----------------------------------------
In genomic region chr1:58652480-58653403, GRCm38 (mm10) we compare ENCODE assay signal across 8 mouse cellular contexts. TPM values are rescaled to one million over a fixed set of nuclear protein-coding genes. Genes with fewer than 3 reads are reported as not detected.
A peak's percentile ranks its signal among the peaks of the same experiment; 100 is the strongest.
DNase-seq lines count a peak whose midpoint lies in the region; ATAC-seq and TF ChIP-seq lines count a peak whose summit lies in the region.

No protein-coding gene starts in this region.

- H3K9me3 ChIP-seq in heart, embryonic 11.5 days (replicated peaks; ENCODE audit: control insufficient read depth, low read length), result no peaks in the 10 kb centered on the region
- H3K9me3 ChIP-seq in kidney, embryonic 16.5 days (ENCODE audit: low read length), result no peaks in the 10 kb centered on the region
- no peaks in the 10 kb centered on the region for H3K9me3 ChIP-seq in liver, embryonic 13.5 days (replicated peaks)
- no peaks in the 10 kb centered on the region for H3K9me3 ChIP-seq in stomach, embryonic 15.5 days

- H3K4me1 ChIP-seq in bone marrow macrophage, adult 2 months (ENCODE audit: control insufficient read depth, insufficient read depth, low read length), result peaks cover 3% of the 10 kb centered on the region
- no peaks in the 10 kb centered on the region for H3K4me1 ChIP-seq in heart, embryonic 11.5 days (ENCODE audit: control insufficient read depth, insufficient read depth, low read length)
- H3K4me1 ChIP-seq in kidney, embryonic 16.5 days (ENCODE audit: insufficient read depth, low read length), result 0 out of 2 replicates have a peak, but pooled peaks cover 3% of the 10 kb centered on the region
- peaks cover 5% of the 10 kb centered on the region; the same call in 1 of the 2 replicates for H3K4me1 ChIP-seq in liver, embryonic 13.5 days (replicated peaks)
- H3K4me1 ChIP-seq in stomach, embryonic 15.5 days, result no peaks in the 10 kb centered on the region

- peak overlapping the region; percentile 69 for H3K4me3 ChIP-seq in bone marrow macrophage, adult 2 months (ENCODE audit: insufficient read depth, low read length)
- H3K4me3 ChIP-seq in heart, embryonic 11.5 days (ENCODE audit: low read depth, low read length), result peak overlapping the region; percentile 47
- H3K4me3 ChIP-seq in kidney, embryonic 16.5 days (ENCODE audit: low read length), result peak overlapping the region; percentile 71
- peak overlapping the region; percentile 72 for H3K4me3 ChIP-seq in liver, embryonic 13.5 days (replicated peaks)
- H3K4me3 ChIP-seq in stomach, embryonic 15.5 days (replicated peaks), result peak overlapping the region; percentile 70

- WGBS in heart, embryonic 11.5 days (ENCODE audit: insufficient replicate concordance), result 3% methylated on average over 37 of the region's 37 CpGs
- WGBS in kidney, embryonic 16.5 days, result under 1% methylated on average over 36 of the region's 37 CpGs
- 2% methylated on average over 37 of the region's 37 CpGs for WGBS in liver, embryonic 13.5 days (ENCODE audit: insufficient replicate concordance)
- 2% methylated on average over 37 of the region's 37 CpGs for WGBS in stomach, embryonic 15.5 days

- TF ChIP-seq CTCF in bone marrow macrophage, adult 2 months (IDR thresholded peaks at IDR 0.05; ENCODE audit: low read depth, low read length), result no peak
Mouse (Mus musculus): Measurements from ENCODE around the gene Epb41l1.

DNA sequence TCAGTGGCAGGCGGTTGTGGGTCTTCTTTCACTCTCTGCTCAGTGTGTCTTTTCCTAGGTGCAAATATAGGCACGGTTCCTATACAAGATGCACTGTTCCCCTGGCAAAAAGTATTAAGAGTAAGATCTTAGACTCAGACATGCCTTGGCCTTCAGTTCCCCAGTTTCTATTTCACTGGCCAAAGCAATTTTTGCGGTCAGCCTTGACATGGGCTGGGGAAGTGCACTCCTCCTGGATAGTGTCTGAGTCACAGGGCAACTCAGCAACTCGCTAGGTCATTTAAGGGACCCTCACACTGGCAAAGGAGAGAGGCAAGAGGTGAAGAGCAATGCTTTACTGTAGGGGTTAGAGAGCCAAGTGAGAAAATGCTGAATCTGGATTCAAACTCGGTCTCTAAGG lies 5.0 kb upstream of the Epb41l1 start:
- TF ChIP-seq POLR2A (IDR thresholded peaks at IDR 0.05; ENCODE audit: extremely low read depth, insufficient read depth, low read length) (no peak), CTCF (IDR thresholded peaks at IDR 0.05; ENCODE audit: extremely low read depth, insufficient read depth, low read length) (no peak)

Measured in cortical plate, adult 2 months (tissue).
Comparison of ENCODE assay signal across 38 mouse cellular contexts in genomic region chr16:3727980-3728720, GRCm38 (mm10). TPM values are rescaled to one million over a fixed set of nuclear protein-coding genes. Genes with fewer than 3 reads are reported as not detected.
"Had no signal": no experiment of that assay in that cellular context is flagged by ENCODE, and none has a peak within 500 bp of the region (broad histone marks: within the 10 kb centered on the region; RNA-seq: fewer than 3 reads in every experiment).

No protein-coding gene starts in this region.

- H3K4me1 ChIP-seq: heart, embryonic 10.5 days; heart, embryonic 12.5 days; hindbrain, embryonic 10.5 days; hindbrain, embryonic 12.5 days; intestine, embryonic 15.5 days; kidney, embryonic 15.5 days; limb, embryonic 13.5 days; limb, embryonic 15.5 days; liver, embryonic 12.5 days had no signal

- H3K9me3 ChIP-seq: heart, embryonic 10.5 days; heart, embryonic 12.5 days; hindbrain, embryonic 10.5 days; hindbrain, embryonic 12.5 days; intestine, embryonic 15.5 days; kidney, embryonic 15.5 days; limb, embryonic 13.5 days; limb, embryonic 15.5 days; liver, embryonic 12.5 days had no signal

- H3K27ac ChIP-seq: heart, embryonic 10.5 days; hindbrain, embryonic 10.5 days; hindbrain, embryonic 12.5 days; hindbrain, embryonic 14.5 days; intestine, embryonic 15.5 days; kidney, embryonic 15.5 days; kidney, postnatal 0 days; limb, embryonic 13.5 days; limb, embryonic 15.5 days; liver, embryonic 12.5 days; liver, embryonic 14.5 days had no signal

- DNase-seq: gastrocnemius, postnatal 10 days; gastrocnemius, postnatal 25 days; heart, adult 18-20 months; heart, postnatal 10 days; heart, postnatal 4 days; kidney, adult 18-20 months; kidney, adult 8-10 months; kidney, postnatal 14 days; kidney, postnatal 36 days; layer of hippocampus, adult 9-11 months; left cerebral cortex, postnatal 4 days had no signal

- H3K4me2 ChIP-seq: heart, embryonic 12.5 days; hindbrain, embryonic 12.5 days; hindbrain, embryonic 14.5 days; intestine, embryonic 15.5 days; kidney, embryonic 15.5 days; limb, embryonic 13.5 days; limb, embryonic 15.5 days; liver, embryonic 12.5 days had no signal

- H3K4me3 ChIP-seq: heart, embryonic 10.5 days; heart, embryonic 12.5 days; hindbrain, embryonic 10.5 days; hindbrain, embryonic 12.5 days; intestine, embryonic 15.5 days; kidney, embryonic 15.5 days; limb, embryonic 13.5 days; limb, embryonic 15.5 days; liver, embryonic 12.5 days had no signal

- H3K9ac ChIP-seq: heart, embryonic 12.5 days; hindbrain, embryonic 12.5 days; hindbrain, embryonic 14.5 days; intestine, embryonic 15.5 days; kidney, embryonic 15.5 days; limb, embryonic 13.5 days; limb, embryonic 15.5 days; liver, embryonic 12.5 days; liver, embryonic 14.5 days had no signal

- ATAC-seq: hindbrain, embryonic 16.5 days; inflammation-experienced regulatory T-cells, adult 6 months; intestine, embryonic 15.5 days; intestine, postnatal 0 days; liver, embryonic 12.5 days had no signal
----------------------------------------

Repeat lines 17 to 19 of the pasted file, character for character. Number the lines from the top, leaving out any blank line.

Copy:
- peak overlapping the region; percentile 72 for H3K4me3 ChIP-seq in liver, embryonic 13.5 days (replicated peaks)
- H3K4me3 ChIP-seq in stomach, embryonic 15.5 days (replicated peaks), result peak overlapping the region; percentile 70

- WGBS in heart, embryonic 11.5 days (ENCODE audit: insufficient replicate concordance), result 3% methylated on average over 37 of the region's 37 CpGs